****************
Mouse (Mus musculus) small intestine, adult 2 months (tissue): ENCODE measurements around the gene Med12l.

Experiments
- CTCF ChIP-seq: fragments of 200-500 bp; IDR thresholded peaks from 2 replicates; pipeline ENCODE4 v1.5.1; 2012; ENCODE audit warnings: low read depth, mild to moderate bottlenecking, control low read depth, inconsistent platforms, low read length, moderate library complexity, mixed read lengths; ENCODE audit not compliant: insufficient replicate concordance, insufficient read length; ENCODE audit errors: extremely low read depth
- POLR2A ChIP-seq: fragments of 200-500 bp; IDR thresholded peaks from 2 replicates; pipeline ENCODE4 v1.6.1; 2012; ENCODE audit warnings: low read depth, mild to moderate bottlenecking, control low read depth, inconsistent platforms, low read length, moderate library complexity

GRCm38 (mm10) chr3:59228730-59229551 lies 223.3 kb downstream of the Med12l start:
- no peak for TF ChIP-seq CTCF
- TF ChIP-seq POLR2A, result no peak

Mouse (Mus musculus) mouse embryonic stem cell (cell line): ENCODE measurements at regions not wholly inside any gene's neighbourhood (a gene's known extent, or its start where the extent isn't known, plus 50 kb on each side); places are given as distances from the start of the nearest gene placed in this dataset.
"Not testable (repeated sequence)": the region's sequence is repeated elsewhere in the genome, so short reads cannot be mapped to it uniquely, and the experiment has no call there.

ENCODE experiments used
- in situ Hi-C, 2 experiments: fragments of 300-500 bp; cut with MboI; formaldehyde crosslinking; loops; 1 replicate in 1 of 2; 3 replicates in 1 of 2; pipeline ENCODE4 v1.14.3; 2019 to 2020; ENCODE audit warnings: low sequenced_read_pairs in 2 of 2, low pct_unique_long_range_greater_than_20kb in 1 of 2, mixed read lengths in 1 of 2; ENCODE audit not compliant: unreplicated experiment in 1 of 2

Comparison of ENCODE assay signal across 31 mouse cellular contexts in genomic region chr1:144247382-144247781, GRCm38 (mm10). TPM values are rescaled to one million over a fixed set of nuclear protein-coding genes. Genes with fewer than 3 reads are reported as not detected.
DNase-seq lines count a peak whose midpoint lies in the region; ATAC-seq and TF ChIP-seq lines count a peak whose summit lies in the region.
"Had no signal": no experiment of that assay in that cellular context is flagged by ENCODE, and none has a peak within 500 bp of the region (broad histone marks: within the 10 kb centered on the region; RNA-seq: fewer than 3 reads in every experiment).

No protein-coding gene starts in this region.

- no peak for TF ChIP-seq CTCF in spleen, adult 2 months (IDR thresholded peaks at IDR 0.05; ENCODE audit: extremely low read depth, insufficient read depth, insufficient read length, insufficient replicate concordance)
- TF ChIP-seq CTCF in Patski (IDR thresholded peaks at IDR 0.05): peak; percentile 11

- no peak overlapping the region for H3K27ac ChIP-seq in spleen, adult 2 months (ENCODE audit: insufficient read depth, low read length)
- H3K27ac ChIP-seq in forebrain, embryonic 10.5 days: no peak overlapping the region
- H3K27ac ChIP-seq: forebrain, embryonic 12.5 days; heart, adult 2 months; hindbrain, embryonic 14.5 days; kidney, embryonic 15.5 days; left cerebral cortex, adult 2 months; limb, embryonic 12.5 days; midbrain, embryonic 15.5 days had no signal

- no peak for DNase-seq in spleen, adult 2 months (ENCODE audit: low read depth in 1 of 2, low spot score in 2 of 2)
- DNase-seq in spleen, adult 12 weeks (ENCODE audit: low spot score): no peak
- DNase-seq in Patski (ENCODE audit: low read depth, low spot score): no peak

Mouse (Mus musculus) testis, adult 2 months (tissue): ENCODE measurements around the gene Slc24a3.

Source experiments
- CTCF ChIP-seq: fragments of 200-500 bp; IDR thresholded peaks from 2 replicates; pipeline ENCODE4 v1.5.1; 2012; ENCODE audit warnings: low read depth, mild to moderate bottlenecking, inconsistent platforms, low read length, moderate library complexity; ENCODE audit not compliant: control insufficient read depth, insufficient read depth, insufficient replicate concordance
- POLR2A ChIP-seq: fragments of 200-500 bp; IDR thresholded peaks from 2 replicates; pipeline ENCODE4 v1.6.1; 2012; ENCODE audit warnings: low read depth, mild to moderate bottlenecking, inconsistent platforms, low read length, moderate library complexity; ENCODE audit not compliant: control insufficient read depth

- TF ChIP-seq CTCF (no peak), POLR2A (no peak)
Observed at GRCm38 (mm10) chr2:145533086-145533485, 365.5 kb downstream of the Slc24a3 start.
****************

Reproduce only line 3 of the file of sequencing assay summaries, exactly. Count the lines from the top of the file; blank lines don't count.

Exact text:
- CTCF ChIP-seq: fragments of 200-500 bp; IDR thresholded peaks from 2 replicates; pipeline ENCODE4 v1.5.1; 2012; ENCODE audit warnings: low read depth, mild to moderate bottlenecking, control low read depth, inconsistent platforms, low read length, moderate library complexity, mixed read lengths; ENCODE audit not compliant: insufficient replicate concordance, insufficient read length; ENCODE audit errors: extremely low read depth